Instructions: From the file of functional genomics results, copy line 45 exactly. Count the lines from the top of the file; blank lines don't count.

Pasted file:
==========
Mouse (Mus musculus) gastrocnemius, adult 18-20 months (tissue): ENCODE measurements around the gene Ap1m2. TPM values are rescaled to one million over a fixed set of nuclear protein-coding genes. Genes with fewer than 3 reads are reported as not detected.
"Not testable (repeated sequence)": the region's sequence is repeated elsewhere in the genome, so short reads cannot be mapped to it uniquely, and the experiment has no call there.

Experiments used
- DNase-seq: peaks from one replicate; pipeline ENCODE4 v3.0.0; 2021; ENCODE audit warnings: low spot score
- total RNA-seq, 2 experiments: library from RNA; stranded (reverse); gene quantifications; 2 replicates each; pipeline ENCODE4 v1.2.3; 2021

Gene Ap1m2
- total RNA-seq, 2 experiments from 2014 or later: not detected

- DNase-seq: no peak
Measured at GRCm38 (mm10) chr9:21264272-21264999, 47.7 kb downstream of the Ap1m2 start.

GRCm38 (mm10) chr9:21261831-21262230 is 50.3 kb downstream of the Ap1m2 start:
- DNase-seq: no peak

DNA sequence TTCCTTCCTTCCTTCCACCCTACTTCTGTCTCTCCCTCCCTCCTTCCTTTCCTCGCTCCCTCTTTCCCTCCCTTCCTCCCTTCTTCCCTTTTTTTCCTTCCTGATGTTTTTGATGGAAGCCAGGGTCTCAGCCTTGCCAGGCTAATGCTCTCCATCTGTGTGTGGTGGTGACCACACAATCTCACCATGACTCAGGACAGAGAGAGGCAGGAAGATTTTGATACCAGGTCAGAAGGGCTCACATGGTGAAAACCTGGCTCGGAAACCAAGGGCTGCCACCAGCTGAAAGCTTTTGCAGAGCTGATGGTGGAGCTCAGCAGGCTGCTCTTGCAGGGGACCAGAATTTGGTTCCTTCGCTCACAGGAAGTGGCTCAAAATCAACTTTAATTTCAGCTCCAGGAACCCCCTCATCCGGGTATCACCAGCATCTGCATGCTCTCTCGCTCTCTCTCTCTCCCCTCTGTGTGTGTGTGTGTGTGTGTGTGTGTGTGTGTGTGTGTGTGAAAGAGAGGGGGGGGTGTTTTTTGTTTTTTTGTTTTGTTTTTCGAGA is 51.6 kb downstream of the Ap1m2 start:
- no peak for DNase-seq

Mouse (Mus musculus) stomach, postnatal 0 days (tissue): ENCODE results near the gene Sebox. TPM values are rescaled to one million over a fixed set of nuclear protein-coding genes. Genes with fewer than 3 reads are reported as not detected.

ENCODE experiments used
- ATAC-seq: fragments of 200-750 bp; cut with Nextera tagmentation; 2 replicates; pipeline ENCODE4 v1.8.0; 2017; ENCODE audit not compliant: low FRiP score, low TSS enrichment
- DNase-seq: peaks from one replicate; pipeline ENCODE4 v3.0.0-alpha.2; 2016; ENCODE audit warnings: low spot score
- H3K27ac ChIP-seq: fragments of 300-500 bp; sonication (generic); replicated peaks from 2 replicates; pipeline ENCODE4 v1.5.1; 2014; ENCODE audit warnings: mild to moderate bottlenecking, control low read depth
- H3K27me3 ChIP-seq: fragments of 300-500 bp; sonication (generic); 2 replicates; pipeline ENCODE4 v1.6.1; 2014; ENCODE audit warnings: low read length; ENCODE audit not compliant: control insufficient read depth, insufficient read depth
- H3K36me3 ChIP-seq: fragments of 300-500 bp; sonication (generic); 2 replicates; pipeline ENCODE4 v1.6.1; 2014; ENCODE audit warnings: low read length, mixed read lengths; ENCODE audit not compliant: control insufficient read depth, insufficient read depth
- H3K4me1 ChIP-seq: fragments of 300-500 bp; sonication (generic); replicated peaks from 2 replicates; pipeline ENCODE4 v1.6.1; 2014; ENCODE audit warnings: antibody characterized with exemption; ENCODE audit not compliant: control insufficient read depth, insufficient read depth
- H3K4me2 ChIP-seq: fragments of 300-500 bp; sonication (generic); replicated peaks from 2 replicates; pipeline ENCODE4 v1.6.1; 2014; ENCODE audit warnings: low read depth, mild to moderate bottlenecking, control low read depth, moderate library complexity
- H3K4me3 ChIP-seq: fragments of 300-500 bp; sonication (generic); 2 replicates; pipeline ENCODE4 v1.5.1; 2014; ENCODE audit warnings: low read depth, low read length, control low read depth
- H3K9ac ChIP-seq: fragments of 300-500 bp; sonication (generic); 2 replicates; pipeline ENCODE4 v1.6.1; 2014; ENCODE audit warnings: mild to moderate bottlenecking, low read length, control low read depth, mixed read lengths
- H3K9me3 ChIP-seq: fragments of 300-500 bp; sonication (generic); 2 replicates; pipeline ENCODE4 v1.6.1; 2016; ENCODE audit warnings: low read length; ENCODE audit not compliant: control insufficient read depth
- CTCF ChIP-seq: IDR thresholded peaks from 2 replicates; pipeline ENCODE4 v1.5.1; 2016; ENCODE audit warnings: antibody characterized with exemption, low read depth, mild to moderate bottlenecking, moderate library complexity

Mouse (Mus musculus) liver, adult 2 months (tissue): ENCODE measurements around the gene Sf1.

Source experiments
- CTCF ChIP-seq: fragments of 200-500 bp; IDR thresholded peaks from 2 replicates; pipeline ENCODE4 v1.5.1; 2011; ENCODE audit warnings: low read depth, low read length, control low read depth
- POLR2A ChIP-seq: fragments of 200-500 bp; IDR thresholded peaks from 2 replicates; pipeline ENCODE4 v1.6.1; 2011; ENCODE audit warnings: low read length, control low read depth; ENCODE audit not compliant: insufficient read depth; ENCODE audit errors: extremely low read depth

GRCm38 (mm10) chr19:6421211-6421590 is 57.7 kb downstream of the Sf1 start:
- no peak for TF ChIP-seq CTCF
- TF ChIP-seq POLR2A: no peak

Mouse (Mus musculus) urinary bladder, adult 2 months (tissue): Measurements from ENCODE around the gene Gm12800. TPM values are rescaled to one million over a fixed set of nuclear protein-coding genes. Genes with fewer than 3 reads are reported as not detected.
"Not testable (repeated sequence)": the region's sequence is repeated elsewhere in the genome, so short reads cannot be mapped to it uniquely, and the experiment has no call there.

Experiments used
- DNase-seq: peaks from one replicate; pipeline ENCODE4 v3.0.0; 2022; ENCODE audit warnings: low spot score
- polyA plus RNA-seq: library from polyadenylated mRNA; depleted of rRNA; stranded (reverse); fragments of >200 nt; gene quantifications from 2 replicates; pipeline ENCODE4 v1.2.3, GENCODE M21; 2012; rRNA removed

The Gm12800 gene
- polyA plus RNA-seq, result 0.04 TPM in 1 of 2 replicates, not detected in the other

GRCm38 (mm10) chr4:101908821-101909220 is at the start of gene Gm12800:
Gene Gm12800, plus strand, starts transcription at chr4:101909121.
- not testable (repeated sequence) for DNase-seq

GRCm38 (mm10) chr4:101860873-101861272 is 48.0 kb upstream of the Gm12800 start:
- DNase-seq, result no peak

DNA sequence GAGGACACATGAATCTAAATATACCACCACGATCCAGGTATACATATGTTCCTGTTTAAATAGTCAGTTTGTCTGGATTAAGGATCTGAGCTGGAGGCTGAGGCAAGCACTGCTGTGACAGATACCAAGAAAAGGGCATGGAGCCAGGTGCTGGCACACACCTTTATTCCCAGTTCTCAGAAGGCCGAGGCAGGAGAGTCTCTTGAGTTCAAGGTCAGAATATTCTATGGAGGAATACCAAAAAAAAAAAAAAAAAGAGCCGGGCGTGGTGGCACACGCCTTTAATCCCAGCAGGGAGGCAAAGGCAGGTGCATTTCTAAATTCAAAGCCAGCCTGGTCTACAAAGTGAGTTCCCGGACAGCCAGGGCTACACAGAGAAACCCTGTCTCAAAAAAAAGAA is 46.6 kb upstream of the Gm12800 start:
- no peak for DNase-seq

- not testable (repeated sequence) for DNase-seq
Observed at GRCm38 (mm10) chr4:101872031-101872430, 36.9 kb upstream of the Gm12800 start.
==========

- DNase-seq, result no peak